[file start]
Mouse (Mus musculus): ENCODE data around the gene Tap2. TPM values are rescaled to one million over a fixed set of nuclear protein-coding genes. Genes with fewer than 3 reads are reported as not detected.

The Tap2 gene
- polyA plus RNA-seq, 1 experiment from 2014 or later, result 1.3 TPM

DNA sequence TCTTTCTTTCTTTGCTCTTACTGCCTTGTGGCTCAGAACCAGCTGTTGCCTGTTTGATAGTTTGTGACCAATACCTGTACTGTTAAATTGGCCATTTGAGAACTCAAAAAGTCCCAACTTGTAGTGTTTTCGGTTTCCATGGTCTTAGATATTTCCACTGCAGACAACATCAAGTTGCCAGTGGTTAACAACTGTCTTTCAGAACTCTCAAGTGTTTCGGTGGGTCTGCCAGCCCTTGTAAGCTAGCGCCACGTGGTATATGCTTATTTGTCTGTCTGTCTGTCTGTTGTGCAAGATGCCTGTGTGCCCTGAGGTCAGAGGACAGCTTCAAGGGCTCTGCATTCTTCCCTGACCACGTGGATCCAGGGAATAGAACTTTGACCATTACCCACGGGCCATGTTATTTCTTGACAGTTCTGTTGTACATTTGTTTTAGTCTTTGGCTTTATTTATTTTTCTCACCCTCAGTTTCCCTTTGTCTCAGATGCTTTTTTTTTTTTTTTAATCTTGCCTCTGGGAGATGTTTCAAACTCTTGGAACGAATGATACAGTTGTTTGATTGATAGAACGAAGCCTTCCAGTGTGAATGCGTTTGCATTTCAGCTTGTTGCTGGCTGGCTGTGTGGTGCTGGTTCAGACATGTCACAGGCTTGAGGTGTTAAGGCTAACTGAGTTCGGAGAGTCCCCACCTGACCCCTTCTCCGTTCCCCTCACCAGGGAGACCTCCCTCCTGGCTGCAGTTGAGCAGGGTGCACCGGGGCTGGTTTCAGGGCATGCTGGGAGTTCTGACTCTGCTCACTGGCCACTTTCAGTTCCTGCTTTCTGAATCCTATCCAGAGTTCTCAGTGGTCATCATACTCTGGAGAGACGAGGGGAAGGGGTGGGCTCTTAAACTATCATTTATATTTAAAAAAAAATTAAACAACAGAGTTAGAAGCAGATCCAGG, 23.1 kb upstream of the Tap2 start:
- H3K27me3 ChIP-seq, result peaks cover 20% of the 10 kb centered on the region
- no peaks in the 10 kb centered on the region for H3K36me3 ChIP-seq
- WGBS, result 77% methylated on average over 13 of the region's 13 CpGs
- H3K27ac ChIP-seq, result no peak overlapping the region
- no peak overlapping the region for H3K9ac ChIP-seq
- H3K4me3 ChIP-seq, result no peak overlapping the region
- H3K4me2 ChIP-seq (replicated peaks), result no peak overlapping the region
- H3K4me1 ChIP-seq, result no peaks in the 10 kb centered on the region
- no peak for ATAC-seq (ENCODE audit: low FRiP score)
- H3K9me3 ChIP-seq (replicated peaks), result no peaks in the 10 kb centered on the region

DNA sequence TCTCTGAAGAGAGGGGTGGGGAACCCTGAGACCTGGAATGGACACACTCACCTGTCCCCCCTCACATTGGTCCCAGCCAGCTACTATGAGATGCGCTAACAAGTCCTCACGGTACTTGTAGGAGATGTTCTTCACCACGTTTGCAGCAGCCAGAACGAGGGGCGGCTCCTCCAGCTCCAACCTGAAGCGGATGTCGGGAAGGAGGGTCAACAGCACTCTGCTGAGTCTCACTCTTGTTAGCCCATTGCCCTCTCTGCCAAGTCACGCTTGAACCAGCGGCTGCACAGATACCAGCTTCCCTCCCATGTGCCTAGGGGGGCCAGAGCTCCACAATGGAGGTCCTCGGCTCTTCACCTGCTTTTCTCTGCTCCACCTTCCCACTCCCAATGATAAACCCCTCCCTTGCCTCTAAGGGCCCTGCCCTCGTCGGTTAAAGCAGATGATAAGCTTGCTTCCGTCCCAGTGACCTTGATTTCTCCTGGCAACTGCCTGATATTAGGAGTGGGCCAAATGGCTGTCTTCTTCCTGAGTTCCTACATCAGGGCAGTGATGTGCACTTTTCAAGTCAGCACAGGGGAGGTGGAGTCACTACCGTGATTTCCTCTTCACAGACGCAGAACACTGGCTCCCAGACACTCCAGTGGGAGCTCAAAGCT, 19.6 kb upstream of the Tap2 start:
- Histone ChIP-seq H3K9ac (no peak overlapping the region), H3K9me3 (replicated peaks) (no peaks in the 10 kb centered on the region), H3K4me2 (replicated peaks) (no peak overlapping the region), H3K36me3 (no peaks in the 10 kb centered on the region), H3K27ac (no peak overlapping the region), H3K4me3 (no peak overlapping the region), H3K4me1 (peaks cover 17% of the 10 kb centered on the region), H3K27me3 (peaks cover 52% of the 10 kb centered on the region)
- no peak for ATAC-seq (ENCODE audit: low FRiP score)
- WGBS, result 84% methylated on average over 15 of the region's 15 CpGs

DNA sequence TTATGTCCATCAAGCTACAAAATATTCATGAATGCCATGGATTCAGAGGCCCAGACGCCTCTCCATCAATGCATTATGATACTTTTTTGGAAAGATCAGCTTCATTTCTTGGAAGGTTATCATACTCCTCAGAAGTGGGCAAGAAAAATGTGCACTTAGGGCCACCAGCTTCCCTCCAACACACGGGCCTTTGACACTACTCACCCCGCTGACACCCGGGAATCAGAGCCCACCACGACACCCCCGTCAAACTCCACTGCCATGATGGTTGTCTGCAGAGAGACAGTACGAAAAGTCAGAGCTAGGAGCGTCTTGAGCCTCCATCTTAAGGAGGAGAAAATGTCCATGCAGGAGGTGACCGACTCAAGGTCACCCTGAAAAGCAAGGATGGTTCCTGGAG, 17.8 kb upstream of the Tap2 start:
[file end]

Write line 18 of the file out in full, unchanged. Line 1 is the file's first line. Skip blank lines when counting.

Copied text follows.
- WGBS, result 84% methylated on average over 15 of the region's 15 CpGs